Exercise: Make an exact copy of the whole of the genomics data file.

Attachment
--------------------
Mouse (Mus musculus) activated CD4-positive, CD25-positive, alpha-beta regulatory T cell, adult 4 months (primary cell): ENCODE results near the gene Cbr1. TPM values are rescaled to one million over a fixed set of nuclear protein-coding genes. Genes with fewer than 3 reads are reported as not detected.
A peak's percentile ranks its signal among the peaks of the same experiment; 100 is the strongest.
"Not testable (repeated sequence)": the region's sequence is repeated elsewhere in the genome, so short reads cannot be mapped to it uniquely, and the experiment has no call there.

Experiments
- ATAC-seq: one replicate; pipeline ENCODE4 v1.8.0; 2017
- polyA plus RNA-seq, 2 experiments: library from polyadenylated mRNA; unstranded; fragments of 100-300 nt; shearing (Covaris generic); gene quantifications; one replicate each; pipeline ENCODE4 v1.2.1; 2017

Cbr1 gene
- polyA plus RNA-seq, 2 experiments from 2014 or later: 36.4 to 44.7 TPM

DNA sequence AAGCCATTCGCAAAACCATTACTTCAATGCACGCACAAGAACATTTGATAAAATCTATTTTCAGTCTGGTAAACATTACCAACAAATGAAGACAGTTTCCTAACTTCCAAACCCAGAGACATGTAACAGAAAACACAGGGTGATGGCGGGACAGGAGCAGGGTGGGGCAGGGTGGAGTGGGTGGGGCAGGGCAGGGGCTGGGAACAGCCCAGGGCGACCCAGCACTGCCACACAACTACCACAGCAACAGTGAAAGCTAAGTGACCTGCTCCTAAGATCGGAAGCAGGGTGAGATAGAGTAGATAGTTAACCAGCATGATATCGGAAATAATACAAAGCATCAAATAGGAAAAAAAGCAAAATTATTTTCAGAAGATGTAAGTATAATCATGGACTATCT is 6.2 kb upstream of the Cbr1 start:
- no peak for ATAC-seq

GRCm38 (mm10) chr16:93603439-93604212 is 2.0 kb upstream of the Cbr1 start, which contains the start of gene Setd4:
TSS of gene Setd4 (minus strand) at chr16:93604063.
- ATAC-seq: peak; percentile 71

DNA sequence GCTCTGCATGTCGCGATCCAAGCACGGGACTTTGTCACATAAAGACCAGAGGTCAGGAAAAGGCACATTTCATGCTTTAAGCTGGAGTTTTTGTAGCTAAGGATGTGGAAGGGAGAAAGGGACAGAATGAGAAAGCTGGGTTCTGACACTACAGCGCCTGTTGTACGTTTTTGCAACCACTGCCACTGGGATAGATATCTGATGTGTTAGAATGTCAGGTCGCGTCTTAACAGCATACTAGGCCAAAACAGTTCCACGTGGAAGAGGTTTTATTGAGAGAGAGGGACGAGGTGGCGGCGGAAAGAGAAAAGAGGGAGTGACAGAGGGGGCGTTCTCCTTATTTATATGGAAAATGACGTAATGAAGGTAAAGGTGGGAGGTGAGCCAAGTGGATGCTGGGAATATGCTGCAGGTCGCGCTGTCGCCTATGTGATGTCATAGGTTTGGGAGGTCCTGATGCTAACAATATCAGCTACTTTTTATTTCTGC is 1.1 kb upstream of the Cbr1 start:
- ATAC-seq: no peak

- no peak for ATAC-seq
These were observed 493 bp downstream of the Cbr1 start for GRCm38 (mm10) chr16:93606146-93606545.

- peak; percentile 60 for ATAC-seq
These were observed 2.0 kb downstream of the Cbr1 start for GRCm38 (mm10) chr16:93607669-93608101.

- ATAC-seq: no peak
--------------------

Mouse (Mus musculus) activated CD4-positive, CD25-positive, alpha-beta regulatory T cell, adult 4 months (primary cell): ENCODE results near the gene Cbr1. TPM values are rescaled to one million over a fixed set of nuclear protein-coding genes. Genes with fewer than 3 reads are reported as not detected.
A peak's percentile ranks its signal among the peaks of the same experiment; 100 is the strongest.
"Not testable (repeated sequence)": the region's sequence is repeated elsewhere in the genome, so short reads cannot be mapped to it uniquely, and the experiment has no call there.

Experiments
- ATAC-seq: one replicate; pipeline ENCODE4 v1.8.0; 2017
- polyA plus RNA-seq, 2 experiments: library from polyadenylated mRNA; unstranded; fragments of 100-300 nt; shearing (Covaris generic); gene quantifications; one replicate each; pipeline ENCODE4 v1.2.1; 2017

Cbr1 gene
- polyA plus RNA-seq, 2 experiments from 2014 or later: 36.4 to 44.7 TPM

DNA sequence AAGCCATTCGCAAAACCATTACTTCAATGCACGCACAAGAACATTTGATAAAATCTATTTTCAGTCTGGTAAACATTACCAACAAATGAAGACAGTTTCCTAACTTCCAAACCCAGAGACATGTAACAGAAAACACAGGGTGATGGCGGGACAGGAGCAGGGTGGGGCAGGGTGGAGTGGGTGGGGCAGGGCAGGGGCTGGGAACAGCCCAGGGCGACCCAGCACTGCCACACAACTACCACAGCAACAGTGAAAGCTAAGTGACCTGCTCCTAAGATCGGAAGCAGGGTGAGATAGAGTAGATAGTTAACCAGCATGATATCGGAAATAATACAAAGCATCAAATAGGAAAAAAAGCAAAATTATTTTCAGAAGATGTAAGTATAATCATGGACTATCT is 6.2 kb upstream of the Cbr1 start:
- no peak for ATAC-seq

GRCm38 (mm10) chr16:93603439-93604212 is 2.0 kb upstream of the Cbr1 start, which contains the start of gene Setd4:
TSS of gene Setd4 (minus strand) at chr16:93604063.
- ATAC-seq: peak; percentile 71

DNA sequence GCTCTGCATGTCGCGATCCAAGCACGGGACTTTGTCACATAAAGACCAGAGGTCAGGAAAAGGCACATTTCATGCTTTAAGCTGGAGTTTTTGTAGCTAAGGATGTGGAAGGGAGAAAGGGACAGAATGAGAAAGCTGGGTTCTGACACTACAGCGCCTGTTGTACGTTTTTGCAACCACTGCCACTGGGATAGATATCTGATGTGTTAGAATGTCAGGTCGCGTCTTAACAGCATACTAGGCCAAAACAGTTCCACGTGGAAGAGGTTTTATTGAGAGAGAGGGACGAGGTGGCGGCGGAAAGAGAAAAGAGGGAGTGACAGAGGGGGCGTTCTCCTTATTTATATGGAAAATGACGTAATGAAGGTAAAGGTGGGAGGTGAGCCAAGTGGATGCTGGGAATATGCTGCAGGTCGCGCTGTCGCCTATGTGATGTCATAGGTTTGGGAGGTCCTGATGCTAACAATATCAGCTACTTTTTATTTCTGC is 1.1 kb upstream of the Cbr1 start:
- ATAC-seq: no peak

- no peak for ATAC-seq
These were observed 493 bp downstream of the Cbr1 start for GRCm38 (mm10) chr16:93606146-93606545.

- peak; percentile 60 for ATAC-seq
These were observed 2.0 kb downstream of the Cbr1 start for GRCm38 (mm10) chr16:93607669-93608101.

- ATAC-seq: no peak